Time for an Economic Sabbath?

After feeling somewhat exasperated while watching a reputable financial news program last week, an idea occurred to me: we need to re-introduce the Sabbath. Not in the religious sense of the word, but as a general day of rest from financial or economic progress. The notion struck me after hearing a reporter express dismay over a softer-than-expected read on some monthly economic data point. While I realize the media is paid based on viewer ratings and that doom-and-gloom stories attracts more attention than upbeat forecasts, it would still be nice to acknowledge what’s going right every now and then. And I think it would also be beneficial.

As everyone knows, our market system is based on capitalism. Lesser known is that we’re in a period of what’s called “growth capitalism.” But this hasn’t always been the case. Merchants only started tracking growth metrics during the Industrial Revolution, according to the book, “The Economics of Good and Evil.” Capitalism, as defined by my Google search, is an economic and political system in which a country’s trade and industry are controlled by private owners for profit, rather than by the state.   Notice that there’s no mention of the word “growth”. Now, I’m all in favor of growth, but with purpose and ideally, some periods of rest. Because growing all the time without set-backs, pauses, and most importantly, reflection, is unsustainable at best and dangerous at worst.

Dangerous because if growth must be achieved at all costs, debt often results as an unintended consequence. When nations and even individuals feel the need to grow for the sake of growth, they often go to extreme measures, often taking out more debt to meet unrealistic targets. For nations who have an independent Treasury, they are able to manufacture more paper money and at least temporarily out-run mounting debt levels. Individuals aren’t so fortunate – or are we? Knowing we can’t manufacture our own currency out of thin air, most individuals curb spending and debt issuance and work to live within their means. We ideally accumulate rainy-day savings funds for when growth naturally slows down or declines, i.e. a job loss or unexpected expense comes up.

But back to a financial or economic Sabbath. It seems in our modern-day society where growth is the undisputed law of the land we frequently fail to appreciate what is going right. We’re so afraid of not hitting the mark that we neglect to notice job growth is on the rise, unemployment is pretty darn low, and the housing market is on the mend. Sure there are plenty of problems that need attention, but acknowledging and even appreciating our relatively healthy economy in no way negates the problems. I would argue that focusing on what’s working and improving actually gives us more energy and capacity to better work with prevailing problems.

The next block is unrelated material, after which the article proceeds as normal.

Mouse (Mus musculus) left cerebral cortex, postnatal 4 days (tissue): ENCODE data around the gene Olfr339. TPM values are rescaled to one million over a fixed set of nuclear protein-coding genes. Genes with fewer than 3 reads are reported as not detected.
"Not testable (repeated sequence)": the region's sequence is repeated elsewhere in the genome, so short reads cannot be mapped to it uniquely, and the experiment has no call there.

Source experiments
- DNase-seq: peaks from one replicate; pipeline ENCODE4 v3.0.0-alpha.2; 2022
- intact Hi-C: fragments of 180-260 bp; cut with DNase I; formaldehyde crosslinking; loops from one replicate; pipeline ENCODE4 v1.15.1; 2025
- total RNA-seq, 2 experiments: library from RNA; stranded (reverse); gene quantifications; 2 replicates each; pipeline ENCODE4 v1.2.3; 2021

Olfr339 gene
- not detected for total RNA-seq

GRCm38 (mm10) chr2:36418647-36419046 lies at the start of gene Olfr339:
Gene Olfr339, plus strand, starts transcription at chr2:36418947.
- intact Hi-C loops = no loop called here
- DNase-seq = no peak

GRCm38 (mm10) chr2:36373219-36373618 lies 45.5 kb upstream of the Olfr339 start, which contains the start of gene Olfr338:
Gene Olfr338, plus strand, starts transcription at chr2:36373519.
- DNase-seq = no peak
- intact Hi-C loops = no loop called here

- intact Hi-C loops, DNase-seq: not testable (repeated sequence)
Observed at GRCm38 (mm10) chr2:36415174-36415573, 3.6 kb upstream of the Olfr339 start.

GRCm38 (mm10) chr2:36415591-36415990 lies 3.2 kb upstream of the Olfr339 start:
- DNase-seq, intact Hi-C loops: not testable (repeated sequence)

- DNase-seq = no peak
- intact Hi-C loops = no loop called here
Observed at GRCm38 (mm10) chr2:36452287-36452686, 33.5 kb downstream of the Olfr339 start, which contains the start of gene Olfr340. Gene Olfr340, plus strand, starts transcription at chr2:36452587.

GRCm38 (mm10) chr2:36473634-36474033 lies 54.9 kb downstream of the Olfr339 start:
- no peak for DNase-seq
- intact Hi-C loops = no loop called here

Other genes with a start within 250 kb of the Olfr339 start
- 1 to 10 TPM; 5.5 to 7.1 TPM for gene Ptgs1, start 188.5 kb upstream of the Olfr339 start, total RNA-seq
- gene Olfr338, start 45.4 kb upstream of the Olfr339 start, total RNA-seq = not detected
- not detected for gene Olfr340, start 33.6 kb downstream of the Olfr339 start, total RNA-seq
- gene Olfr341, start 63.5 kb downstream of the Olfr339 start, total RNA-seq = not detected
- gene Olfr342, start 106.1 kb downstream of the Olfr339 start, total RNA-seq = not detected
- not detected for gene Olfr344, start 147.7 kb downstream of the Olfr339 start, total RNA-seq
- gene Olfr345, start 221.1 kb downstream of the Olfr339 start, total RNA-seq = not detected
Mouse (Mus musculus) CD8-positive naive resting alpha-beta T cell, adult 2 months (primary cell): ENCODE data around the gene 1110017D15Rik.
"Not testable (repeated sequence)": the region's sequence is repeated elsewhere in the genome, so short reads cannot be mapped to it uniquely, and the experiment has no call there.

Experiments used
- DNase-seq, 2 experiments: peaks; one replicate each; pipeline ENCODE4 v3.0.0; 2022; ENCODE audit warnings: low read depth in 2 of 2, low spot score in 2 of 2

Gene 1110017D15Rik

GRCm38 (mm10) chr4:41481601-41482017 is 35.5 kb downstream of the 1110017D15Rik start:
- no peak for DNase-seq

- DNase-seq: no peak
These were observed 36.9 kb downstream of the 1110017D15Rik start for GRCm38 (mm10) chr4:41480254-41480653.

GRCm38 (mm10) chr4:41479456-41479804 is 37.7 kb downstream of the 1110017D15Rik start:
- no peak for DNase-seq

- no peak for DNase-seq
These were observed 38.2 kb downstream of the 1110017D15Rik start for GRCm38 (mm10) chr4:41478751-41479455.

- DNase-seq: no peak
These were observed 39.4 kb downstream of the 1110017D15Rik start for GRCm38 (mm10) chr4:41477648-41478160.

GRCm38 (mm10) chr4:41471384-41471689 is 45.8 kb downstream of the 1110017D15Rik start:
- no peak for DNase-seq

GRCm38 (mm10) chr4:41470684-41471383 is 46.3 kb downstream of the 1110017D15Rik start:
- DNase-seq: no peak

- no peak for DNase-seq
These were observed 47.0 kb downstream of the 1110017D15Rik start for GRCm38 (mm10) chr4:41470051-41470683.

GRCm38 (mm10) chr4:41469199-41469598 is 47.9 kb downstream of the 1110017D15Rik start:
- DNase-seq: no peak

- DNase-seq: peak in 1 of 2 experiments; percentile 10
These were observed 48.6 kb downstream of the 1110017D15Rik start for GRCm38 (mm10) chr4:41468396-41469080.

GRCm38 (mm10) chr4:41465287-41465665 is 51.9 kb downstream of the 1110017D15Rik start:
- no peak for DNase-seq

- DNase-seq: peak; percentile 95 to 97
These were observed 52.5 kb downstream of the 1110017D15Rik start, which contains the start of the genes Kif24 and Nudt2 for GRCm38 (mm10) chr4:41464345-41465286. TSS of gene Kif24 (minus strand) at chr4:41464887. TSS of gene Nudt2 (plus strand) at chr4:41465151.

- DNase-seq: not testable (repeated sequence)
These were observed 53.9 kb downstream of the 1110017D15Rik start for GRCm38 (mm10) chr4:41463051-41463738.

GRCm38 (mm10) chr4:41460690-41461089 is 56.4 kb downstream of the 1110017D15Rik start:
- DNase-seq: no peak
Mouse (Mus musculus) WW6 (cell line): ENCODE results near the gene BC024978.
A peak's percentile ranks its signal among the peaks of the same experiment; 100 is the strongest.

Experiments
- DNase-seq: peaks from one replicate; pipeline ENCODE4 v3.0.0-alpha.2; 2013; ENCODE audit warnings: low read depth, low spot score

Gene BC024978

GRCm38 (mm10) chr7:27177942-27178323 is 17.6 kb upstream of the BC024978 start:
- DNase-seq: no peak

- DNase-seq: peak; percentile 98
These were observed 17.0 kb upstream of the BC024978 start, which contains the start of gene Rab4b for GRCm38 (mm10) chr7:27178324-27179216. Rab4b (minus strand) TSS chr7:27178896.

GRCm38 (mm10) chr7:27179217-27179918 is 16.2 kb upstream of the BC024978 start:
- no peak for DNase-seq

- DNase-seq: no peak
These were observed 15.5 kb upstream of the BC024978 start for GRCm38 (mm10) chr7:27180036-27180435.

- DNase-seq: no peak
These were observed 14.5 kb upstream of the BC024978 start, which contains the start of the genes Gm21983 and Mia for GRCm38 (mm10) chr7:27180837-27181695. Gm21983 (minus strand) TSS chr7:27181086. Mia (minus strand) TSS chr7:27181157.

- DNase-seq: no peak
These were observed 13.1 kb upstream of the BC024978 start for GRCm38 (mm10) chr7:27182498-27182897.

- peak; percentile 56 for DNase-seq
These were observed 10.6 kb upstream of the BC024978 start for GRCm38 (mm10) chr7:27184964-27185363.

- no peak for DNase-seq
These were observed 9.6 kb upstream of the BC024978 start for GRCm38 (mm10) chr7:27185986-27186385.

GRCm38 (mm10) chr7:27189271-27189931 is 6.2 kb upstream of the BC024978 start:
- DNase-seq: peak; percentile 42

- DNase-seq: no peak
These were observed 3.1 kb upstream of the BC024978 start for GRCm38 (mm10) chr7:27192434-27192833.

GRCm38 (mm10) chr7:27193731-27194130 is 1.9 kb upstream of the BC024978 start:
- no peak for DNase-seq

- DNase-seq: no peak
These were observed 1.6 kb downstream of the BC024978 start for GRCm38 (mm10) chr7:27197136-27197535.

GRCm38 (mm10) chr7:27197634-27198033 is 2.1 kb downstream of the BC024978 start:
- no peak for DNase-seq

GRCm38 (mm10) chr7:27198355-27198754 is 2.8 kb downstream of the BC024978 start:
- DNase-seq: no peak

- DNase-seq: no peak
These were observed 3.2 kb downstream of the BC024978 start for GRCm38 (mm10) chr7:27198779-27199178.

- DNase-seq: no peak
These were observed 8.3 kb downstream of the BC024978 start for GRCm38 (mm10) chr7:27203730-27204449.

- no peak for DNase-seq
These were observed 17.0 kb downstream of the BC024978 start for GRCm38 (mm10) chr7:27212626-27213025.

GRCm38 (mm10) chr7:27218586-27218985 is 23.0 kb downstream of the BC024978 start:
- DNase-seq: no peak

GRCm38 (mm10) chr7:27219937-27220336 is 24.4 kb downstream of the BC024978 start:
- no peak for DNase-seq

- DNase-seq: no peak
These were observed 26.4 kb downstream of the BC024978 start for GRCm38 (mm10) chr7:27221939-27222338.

Finally, instituting a financial or economic Sabbath, if even on an individual level, allows us to shift from a deficit mentality to one of “enough.” As I reflected on the financial news program that got me thinking about a Sabbath, I realized that having to always meet certain growth targets implies a belief that our current situation is not okay, i.e. a deficit mentality. And interestingly, this mentality is prevalent at a time when debt as a percent of GDP has never been higher. It seems we’re creating what we fear the most – a big ole’ deficit.

Fortunately, things aren’t as bad as the media would have us believe and it’s not too late to stop and smell the flowers. Individually taking stock of what is working and how much we do have (we live during the wealthiest period in the history of the world) can start to reverse our collective deficit mentality and maybe turn the tide towards sustainable, purpose-driven growth.

 

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Carrie A. Tallman, CFA
Director of Research

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THE GREEK MESS WON’T HURT THE US ECONOMY

The International Monetary Fund (IMF) has performed a valuable public service by publishing a detailed “Debt Sustainability Analysis” for Greece on July 2. While this document is written in typically dry “bureaucratese,” it lays bare the failure of the strategy of “kicking the can down the road” that the other Euro Zone countries have been using with Greece for the past five years.

Dr. Carl Weinberg is Chief Economist at High Frequency Economics and a veteran of the mostly successful Brady Plan debt restructuring program of 1989-1992. Those negotiations took debt loads that were impossible and restructured them, in a manner similar to the way failing corporations are restructured in the US. Brady Plan deals were worked out for Argentina, Brazil, Bulgaria, Costa Rica, the Dominican Republic, Ecuador, Ivory Coast, Jordan, Mexico (the first one in 1989-1990), Nigeria, Panama, Peru, the Philippines, Poland, Russia, Uruguay, Venezuela and Vietnam.

Dr. Weinberg suggests that the €323 billion ($358.3 billion) Greek debt be restructured into bonds with a maturity of 100 years, a coupon (interest) rate of 5.0 percent and a 25-year grace period before the first payment is due. This would give Greece “breathing room” and would keep all its creditors (primarily the European Central Bank (ECB), the European Financial Stability Facility (EFSF) and the IMF) from having to take a “haircut” on their holdings of Greek debt.

Not very surprisingly, the IMF analysis does not go this far. However, it rather drily suggests that extending the grace period to 20 years and the amortization period to 40 years (an effective doubling of each) together with new financing, would barely be adequate.

Greek voters went to the polls on July 5 in a hastily arranged referendum to vote “yes” or “no” on accepting terms from the creditors that were withdrawn on June 30. Thus, it’s not really clear what they were voting on. The wording in the ballot was also very confusing. It read: “Should the draft agreement submitted by the EC, ECB, IMF to the eurogroup on June 25, which consists of two parts that make up their full proposals, be accepted? The first document is titled, ‘Reforms for the Completion of the Current Program and Beyond’ and the second ‘Preliminary Debt Sustainability Analysis.’”